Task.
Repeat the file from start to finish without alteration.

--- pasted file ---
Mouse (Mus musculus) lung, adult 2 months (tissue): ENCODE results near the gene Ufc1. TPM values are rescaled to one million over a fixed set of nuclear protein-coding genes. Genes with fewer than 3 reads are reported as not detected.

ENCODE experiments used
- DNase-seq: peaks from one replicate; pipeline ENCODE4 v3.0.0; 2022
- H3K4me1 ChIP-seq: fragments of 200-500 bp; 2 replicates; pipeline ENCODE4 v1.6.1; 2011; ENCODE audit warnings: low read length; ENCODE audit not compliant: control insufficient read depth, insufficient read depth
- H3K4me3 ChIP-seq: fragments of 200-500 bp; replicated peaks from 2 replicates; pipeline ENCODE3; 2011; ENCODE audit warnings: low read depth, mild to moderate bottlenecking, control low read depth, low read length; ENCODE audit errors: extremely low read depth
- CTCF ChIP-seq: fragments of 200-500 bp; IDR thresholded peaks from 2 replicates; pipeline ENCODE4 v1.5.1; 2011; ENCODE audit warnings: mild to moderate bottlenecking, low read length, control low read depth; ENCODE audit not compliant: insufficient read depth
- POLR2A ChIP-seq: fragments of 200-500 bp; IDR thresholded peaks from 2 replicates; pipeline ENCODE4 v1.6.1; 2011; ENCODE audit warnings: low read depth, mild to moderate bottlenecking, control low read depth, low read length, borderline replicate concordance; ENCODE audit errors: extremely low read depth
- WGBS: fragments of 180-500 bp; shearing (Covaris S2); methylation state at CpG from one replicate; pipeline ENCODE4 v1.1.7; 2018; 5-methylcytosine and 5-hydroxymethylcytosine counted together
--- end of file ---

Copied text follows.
Mouse (Mus musculus) lung, adult 2 months (tissue): ENCODE results near the gene Ufc1. TPM values are rescaled to one million over a fixed set of nuclear protein-coding genes. Genes with fewer than 3 reads are reported as not detected.

ENCODE experiments used
- DNase-seq: peaks from one replicate; pipeline ENCODE4 v3.0.0; 2022
- H3K4me1 ChIP-seq: fragments of 200-500 bp; 2 replicates; pipeline ENCODE4 v1.6.1; 2011; ENCODE audit warnings: low read length; ENCODE audit not compliant: control insufficient read depth, insufficient read depth
- H3K4me3 ChIP-seq: fragments of 200-500 bp; replicated peaks from 2 replicates; pipeline ENCODE3; 2011; ENCODE audit warnings: low read depth, mild to moderate bottlenecking, control low read depth, low read length; ENCODE audit errors: extremely low read depth
- CTCF ChIP-seq: fragments of 200-500 bp; IDR thresholded peaks from 2 replicates; pipeline ENCODE4 v1.5.1; 2011; ENCODE audit warnings: mild to moderate bottlenecking, low read length, control low read depth; ENCODE audit not compliant: insufficient read depth
- POLR2A ChIP-seq: fragments of 200-500 bp; IDR thresholded peaks from 2 replicates; pipeline ENCODE4 v1.6.1; 2011; ENCODE audit warnings: low read depth, mild to moderate bottlenecking, control low read depth, low read length, borderline replicate concordance; ENCODE audit errors: extremely low read depth
- WGBS: fragments of 180-500 bp; shearing (Covaris S2); methylation state at CpG from one replicate; pipeline ENCODE4 v1.1.7; 2018; 5-methylcytosine and 5-hydroxymethylcytosine counted together